In October of 1987, Brian Mulroney and USA President Ronald Reagan initialed the Canada-US Free Trade Agreement. The Agreement was scheduled to be implemented on January 1, 1989, but it needed Parliamentary approval for this to happen. The House of Commons had passed the agreement and it only needed to be passed by the Senate to become law. In July 1988, Liberal leader John Turner asked Liberal senators to delay passing the bill until after the people of Canada had the opportunity to express their views on the agreement through a general election. Mulroney called the election in the Autumn, giving voters their chance.

The free trade agreement was popular for the critical components of the Conservatives’ electoral coalition. It was attractive to westerners who were anxious for new markets for their natural resources at world prices, and who had historically opposed the protection of central Canadian industry. It was also attractive for certain Ontario ridings and for Quebec . Premier Robert Bourassa of Quebec was a supporter of free trade because it meant that Canada was moving away from national government control of the economy. The Conservatives also enjoyed the support of most of the business community, who supported the government financially and with significant advertising in support of the accord. Indeed, the 1988 campaign saw significant advertising by “third parties” (non-political parties), some supporting and some opposing the agreement.

Although the agreement was lengthy, complex, and technical, it quickly emerged as the defining issue of the campaign. Debates about free trade became much more than legal arguments and jurisdictional questions. Emotional debates about American domination of Canadian culture and loss of Canadian identity became the main focus of speeches. Those who supported free trade were accused of being unpatriotic and of submitting to American domination. Those who were against free trade were accused of exaggerating the effects of the deal and of not having confidence in Canada. Canadians were deeply divided over this issue.

The Meech Lake Accord

Although free trade dominated the election, the Meech Lake Accord was used as a tool to garner support, especially in Quebec. The Accord had not yet reached the level of public awareness that it would later on, but it was important because it went along with the decentralizing theme of the 1980s. Meech Lake was another alternative to Trudeau’s strong national government. It was also a very important issue in Quebec. Their acceptance of the Canada Act 1982 relied on the federal government meeting certain demands. Recognition of their distinctness and independence was important to Quebec. The fact that all three major parties supported the agreement, and the complexity of its provisions, however, limited the importance of Meech Lake as an election issue.


The Political Campaign

The emotional, intense leaders’ debate took centre stage in this campaign.

The campaign of 1988 was characterized by intense emotional debates. All three leaders were concerned about how much to emphasize the free trade issue. While its importance could not be denied, the leaders were reluctant to focus too much on such a controversial issue.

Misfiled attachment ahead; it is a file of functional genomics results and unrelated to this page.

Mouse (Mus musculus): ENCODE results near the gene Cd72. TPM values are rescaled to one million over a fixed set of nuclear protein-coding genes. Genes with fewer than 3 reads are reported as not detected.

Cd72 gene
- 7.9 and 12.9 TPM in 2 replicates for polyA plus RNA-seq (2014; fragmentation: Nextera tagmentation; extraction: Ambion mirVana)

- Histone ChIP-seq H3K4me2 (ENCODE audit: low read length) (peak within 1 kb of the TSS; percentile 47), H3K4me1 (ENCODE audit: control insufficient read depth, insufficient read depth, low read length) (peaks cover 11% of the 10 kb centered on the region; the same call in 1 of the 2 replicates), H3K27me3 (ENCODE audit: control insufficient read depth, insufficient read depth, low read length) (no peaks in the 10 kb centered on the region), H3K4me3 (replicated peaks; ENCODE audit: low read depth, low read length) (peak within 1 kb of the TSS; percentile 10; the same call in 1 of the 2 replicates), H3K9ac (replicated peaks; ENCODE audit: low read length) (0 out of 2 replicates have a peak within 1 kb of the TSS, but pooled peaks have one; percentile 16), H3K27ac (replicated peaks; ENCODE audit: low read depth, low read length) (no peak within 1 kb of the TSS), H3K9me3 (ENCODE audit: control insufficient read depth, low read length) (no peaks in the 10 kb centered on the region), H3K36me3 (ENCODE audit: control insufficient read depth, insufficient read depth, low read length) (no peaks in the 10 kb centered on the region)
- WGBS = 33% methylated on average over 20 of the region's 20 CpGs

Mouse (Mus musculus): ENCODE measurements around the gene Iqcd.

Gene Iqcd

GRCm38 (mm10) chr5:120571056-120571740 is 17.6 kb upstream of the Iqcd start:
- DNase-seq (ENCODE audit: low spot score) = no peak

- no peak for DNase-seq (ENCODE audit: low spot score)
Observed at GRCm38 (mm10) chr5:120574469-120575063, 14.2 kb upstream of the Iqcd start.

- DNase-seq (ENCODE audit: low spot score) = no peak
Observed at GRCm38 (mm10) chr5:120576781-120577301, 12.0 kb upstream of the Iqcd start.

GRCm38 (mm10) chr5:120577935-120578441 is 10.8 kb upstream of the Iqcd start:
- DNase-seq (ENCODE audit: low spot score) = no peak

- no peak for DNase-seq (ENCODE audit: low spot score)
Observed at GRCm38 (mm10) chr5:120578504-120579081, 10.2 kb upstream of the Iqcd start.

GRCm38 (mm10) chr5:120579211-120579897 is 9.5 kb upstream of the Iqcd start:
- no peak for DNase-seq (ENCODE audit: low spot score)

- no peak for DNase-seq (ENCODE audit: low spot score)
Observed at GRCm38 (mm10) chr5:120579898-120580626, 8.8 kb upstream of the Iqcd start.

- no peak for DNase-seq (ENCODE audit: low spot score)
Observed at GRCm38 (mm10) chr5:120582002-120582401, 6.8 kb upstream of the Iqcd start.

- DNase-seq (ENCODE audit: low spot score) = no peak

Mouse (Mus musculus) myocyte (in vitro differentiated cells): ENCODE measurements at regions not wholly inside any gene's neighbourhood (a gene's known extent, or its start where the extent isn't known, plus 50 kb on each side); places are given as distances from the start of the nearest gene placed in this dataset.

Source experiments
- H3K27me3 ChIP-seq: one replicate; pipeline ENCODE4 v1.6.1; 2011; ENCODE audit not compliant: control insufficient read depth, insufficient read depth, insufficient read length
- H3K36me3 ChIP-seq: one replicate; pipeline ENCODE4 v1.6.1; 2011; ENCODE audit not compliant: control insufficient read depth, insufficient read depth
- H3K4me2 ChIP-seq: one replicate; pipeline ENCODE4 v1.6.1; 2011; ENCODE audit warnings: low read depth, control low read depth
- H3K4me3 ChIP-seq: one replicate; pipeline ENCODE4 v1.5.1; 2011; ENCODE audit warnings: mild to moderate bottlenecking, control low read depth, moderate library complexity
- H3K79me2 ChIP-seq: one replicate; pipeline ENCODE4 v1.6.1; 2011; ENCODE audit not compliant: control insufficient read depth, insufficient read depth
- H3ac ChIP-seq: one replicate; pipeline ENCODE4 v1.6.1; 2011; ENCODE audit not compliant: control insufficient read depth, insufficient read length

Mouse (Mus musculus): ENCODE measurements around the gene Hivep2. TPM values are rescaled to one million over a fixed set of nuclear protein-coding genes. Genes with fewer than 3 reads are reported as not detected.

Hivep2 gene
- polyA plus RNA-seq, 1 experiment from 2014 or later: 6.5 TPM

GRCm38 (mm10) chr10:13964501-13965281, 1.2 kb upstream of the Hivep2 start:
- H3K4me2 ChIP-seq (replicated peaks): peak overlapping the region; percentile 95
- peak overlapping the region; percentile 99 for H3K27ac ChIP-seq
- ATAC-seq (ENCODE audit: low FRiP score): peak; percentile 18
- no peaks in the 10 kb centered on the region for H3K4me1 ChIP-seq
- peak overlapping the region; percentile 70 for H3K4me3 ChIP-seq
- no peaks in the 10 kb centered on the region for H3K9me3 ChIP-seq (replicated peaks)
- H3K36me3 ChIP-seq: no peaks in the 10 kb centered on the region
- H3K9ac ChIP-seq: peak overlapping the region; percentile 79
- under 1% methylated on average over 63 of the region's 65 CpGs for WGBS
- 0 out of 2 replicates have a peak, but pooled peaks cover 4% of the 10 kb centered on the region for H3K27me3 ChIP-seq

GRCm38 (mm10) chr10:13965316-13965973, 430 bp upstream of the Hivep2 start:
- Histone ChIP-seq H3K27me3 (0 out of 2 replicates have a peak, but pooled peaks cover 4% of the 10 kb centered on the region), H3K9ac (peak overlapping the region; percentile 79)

Each party adopted a unique strategy in their election campaign:

Progressive Conservative Strategy

Mulroney initially thought that free trade could redeem the PC Party after all the scandals they suffered through. However, the question was how much he could play up free trade without risking too much on one very controversial issue. Mulroney tried to make free trade just one aspect of a larger picture. He emphasized a number of economic issues such as job creation and tax cuts, with the Free Trade Agreement being just one aspect of his effective economic management. That allowed Mulroney to portray himself as an “agent of change” and a leader who “makes tough decisions.” He wanted economic prosperity in general to be his main message, with free trade one illustration of that theme.

As free trade took over the campaign, however, and the Liberals gained momentum from it, the Conservatives had no choice but to respond. Their research found that voters had doubts about the sincerity of John Turner’s opposition to the agreement. In the later stages of the campaign, the Conservatives began the famous “bomb the bridges” campaign, attacking Turner’s crecibility.

Liberal Strategy

The Liberals faced a two-front war in this campaign. Although they were ostensibly taking on the Mulroney Conservatives, they were also looking over their shoulders at the NDP. For the Liberals, this election was as much about the battle for second place as it was about winning the election. Free trade provided the Liberals with an opportunity to position themselves as the major opponent of the Conservatives. Although arguably a reversal of the party’s traditional position on trade, it allowed the party to take a firm position and fend off the surging NDP. The focus on free trade also helped to deflect attention away from Liberal weaknesses, such as persistent rumours that Turner was going to be replaced by Jean Chretien.

In the campaign, the Liberals tried to walk a delicate line in defending the principle of free trade, but opposing this particular agreement. These subtle nuances did not work well, however, and the Liberal strategy began to focus on the emotional level. Turner emphasized the unpatriotic aspects of the Free Trade agreement by declaring that Mulroney was “selling out” and had been coerced by the Americans. He campaigned under the slogan “This is more than an election – this is your future.”

New Democratic Party Strategy

Although the NDP was not plagued with the divisions facing the Liberals on free trade, the focus on the single issue did not play to the NDP’s strengths. Generally speaking, the NDP was not perceived as being strong on economic issues, limiting the extent to which the NDP could capitalize on the issue. As the election developed into a single issue election with two sides, the Liberals outmaneuvered the NDP in the debate. The NDP tried to capitalize on Broadbent’s personal popularity, but to no avail.